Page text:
TOKYO (AFP) - Japan's core consumer prices fell for a third straight month in May, dealing a fresh blow to the country's faltering war on deflation, data showed on Friday (July 1).
The negative reading offered new evidence of the challenges faced by the government and the Bank of Japan (BoJ) in their bid to revitalise the world's number three economy.
The Internal Affairs Ministry announced early Friday morning that core consumer prices, which exclude volatile fresh food prices, dropped 0.4 per cent in May, on the heels of a similar decline the previous month.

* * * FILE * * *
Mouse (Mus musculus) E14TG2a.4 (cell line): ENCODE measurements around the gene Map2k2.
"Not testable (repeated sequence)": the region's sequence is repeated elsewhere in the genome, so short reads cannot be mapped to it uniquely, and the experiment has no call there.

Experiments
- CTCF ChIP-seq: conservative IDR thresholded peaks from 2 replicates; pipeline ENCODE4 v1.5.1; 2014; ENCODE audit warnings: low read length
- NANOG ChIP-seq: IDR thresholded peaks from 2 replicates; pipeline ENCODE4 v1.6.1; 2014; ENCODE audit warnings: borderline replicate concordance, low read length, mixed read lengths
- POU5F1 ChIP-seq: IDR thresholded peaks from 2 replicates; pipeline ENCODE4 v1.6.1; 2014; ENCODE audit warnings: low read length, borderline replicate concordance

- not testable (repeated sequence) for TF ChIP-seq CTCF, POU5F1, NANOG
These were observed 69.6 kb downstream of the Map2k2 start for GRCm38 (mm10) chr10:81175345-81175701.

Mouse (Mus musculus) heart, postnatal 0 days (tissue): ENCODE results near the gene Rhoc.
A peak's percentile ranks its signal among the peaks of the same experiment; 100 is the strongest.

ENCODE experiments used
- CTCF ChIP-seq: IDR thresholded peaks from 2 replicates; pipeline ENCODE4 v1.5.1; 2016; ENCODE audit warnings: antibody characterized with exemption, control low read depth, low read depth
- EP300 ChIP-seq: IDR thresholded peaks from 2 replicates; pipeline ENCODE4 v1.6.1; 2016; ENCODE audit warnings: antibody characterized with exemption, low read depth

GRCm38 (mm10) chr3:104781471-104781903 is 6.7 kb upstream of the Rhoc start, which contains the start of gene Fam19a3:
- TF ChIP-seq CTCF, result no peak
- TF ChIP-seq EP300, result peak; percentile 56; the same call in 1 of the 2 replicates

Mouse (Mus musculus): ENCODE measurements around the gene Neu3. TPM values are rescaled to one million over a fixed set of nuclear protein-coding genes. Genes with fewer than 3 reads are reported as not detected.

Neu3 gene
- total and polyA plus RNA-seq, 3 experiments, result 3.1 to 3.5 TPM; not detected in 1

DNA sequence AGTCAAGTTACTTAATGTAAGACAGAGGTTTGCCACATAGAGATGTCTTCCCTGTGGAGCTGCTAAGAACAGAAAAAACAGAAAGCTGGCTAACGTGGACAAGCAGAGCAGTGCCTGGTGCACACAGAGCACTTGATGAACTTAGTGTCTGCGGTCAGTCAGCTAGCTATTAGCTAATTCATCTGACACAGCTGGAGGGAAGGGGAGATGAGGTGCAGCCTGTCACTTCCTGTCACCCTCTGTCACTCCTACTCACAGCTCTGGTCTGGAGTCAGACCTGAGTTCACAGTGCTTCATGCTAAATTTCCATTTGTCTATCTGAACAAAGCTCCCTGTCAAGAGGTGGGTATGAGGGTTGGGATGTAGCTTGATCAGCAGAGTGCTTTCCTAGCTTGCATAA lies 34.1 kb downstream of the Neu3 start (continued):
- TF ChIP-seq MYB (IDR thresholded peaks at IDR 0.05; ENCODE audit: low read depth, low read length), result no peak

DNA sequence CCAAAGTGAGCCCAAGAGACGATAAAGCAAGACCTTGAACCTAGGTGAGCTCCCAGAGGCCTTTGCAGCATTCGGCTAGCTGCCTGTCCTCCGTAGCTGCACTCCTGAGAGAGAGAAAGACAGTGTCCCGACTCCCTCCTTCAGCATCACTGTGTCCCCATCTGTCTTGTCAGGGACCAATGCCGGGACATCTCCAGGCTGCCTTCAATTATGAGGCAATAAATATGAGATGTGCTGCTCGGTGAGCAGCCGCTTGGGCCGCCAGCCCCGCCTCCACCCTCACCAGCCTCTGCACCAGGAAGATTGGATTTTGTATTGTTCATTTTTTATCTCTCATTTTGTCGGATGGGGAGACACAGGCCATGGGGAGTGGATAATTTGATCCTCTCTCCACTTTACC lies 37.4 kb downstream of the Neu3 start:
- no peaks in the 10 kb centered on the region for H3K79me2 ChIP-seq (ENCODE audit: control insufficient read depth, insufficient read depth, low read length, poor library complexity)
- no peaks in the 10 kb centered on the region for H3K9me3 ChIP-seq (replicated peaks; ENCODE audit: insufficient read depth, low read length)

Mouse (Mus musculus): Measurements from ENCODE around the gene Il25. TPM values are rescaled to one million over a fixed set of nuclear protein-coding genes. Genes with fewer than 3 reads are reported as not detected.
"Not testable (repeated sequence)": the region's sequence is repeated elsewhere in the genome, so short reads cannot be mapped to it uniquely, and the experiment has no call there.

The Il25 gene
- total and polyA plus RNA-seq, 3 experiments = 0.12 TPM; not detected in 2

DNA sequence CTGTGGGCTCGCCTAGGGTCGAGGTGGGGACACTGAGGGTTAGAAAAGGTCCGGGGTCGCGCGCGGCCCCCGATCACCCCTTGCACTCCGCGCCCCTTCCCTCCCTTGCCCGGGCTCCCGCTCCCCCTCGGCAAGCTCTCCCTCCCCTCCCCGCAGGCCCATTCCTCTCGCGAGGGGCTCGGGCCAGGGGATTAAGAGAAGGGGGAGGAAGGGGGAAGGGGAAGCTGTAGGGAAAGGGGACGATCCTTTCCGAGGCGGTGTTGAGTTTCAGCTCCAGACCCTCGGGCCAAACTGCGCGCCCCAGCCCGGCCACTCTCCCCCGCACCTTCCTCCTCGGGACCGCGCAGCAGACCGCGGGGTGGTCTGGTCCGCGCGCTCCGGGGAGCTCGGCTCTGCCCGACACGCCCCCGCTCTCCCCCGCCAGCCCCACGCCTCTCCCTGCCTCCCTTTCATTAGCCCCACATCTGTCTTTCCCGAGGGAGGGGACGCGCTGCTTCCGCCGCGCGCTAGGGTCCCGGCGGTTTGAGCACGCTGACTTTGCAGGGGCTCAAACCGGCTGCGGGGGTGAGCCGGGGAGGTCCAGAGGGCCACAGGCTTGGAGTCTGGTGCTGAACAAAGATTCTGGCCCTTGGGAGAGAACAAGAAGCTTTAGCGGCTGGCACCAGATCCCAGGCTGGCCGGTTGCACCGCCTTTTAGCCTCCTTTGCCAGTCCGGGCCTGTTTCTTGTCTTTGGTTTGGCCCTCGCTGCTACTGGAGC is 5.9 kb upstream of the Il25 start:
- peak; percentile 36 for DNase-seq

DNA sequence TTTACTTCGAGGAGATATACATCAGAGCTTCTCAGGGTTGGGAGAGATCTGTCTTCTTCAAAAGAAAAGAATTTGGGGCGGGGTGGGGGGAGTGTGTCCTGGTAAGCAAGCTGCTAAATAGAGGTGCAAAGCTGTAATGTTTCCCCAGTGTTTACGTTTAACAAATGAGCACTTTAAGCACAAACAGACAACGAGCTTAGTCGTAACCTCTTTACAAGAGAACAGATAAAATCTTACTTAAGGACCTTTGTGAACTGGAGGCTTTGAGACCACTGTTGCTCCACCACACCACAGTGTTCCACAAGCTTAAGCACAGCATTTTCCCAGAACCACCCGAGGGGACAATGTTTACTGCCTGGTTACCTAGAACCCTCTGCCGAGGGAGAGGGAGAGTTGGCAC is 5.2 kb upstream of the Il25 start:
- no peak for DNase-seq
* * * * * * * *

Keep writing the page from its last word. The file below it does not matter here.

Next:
The result matched the average 0.4 per cent drop expected by economists, according to the Nikkei business daily.
Prime Minister Shinzo Abe swept to power more than three years ago vowing to revive the country's fortunes with a mix of policies centred on central bank monetary easing, targeted government spending and deregulation.
But his attempts to power inflation have been hit by falling energy prices, coupled with recent robustness in the yen driving down the cost of imports.